I wrote a book.

Max Kanat-Alexander mkanat at bugzilla.org
Wed Mar 28 19:05:43 UTC 2012

	Hey Bugzilla developers. You may have noticed that I haven't been
around quite as much as I used to be. Well, it's true that part of that
is because I got this great job at Google which I really love, and I've
been working a lot there. But also, I've been spending a lot of my time
*not* at work on something completely different: I wrote a book.

	During my years on the Bugzilla Project, many (or perhaps all) of you
may have noticed that I'm very intense when it comes to code quality--I
really care a lot about the architecture of a system, and I have some
pretty strong ideas about code complexity. I've spent perhaps more time
refactoring Bugzilla (and helping others refactor) than any other work
I've done on it. Well, for many of the years I was doing this, what I
was also doing was testing and refining a series of principles about
software development as a whole. I could try out an idea, apply it to
the Bugzilla codebase, and see how things went over time in an actual
software project that was broadly-used but needed a lot of code
improvements. I learned what works and what doesn't. Then I took these
ideas out for broader testing in numerous ways, and what I eventually
came up with was a series of laws for software development.

	I compiled these laws and a series of other software development
guidelines into a book that I called "Code Simplicity: The Science of
Software Development." One of the hardest parts was finding a simple
logical sequence to explain everything in, simplifying all the
information so that it could be understood easily, and determining the
exact phrasing for each piece of critical text in the book. All told,
that process took almost three years.

	Then I looked around and wondered, "Has anybody written this book
already?" After all, had there been some other work in the field that
was equivalent, I would have just gotten behind that and promoted it,
instead. But much to my surprise, nothing equivalent already existed.
There are some books that give some good tips on development or about
specific languages, but *nothing* that covered the basic principles of
software development as a whole.

	Then, last Fall, we shopped the book around to various publishers, and
much to my excitement, O'Reilly said that they were highly interested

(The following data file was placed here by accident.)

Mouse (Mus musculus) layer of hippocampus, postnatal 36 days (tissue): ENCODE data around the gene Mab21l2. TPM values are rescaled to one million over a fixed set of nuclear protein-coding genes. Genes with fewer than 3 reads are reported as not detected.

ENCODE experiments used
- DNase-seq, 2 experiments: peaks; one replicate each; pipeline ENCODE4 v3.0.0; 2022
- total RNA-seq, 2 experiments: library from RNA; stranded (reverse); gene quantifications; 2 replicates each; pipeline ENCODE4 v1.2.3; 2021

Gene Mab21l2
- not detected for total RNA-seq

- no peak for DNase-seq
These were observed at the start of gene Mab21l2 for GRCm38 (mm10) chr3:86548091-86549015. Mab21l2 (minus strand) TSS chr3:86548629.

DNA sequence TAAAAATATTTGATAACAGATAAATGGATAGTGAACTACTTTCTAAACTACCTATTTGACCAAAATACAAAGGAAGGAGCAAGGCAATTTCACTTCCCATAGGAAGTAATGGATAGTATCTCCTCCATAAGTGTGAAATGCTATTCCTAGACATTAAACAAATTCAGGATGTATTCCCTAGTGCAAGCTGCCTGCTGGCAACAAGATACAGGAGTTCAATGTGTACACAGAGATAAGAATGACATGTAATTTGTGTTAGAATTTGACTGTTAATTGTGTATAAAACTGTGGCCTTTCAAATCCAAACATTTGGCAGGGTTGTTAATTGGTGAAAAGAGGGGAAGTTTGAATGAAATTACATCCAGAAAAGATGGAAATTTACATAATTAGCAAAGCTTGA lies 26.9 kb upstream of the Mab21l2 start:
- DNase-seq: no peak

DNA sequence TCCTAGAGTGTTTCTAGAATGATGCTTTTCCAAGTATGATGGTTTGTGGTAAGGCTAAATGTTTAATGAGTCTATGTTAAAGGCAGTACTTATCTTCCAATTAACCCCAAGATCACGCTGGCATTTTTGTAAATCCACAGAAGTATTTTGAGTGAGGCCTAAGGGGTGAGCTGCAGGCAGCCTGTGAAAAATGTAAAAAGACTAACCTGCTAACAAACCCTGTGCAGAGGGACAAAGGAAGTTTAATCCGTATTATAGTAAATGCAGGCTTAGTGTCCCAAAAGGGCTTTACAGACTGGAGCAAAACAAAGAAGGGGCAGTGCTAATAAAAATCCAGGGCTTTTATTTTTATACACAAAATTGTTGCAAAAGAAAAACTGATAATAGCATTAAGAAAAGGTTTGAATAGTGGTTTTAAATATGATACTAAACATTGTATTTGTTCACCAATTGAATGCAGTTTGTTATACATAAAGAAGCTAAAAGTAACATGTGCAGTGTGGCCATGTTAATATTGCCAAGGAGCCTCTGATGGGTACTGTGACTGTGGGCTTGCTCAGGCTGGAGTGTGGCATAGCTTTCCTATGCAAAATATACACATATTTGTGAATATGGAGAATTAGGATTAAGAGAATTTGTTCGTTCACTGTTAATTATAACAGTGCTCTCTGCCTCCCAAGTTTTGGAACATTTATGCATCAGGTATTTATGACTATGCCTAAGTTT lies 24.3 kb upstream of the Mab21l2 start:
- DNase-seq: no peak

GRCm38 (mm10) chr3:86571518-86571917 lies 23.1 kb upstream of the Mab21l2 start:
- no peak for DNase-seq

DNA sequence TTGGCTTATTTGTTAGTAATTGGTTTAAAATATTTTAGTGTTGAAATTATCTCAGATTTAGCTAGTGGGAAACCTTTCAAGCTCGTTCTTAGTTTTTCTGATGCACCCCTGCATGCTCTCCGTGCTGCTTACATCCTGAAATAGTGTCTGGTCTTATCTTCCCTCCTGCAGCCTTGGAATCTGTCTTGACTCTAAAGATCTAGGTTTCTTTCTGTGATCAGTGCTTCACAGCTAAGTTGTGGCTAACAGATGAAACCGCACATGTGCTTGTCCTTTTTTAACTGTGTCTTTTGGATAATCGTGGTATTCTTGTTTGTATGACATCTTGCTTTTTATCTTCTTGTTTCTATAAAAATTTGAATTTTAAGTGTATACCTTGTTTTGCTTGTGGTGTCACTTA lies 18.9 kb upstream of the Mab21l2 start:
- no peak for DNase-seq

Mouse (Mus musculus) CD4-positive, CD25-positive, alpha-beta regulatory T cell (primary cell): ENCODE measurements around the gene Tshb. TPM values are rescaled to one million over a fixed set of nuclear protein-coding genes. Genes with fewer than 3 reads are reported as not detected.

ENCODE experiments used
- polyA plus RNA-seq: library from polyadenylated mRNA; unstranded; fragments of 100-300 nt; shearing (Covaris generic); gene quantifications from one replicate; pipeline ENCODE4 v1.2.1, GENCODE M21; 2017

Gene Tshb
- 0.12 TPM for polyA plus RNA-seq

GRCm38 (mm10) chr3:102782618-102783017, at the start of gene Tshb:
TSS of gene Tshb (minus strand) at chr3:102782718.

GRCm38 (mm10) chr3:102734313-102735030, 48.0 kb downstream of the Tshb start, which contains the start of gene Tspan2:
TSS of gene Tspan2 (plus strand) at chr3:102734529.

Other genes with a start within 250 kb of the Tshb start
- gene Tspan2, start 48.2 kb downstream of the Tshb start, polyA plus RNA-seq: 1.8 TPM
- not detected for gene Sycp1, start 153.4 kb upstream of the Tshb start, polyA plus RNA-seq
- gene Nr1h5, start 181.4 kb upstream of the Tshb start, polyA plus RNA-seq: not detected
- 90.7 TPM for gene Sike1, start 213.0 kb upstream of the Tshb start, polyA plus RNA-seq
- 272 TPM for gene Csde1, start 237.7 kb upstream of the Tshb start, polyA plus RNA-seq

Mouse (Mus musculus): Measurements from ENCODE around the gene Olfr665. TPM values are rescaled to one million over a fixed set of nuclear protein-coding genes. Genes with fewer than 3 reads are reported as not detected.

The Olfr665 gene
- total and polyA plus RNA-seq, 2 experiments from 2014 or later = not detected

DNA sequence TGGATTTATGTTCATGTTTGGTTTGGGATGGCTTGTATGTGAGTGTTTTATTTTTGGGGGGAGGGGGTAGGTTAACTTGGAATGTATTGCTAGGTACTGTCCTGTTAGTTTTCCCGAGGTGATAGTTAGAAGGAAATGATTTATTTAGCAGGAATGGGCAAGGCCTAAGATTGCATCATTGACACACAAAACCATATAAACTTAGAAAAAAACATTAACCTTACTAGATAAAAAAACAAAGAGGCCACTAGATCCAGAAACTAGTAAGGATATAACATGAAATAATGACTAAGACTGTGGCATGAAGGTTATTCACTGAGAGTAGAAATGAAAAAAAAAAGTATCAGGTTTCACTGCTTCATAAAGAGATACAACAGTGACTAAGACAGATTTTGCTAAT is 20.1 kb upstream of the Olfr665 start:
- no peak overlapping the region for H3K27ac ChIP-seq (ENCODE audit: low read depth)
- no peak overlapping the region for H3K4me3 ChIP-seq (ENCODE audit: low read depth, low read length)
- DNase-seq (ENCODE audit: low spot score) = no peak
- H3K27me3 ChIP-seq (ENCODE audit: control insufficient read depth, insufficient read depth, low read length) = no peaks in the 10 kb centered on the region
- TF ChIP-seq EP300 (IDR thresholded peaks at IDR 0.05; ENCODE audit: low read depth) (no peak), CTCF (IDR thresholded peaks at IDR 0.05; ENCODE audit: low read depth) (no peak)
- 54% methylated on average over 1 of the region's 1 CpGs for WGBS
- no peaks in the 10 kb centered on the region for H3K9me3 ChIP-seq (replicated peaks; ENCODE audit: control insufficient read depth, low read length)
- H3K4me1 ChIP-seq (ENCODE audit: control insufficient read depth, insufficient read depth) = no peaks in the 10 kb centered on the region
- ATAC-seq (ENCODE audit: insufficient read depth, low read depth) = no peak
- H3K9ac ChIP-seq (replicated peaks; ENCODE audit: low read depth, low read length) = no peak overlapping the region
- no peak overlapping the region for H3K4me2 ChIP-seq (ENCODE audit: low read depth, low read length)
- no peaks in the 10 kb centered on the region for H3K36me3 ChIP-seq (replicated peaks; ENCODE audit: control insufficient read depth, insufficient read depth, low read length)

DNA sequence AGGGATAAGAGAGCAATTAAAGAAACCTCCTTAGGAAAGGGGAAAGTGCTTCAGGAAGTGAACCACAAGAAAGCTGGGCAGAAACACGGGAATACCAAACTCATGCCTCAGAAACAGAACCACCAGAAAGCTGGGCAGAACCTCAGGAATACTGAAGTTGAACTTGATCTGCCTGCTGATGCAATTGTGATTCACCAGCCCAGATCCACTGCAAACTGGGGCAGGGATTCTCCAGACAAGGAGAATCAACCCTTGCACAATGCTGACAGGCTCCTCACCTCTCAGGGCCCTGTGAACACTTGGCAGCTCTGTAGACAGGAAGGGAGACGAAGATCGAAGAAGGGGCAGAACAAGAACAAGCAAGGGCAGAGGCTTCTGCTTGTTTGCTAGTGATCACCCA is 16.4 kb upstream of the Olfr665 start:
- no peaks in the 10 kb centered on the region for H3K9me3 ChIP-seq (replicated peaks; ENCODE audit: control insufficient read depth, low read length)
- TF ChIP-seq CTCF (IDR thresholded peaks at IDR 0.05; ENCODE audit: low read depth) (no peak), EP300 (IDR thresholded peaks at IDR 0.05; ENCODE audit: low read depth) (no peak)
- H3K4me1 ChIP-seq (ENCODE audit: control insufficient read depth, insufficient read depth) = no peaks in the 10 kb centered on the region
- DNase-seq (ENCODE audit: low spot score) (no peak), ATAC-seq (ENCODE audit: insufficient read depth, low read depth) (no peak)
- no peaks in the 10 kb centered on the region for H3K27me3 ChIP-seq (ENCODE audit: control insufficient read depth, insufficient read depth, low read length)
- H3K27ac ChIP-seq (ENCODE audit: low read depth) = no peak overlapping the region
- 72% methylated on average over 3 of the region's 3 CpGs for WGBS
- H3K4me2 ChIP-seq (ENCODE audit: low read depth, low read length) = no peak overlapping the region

and would love to publish my book. Several months later, and here we
are--the book has been published and is available for all e-readers and
in print form from most major online book retailers. In fact, if you
want to get it, it's on sale until April 4 at oreilly.com for 50% off,
which is a hugely good deal:


	So why am I writing to the Bugzilla developers about this? Well, first,
because I want to thank you. In fact, you're one of the few groups of
people explicitly thanked in the Acknowledgments section of the book,
because your contributions to Bugzilla and your discussions with me over
the years really helped me shape the content of first my blog and then
the book as it is today. But also, I wrote the book because I wanted to
be able to pass on a series of principles, the ideas that I was
operating off of when I was helping to improve the quality of the
Bugzilla codebase. I want to see these sorts of improvements happen
everywhere and have them be driven by everybody. I want to give back to
the Bugzilla community as a whole, not just with short snippets of
emails, a few Wiki pages here and there, or some blog posts, but with
complete work of all the fundamental ideas.

	So here you have it. If I had numerous free copies, I would actually
send one to many of you. But I don't, and so the best that I can do is
to let you guys know about the existence of the book while it's on sale
at such a hugely good price. It is my dear hope that it helps you in
some way not just as individual programmers, but as the Bugzilla
community as a whole.

Max Kanat-Alexander
Chief Architect, Community Lead, and Release Manager
Bugzilla Project

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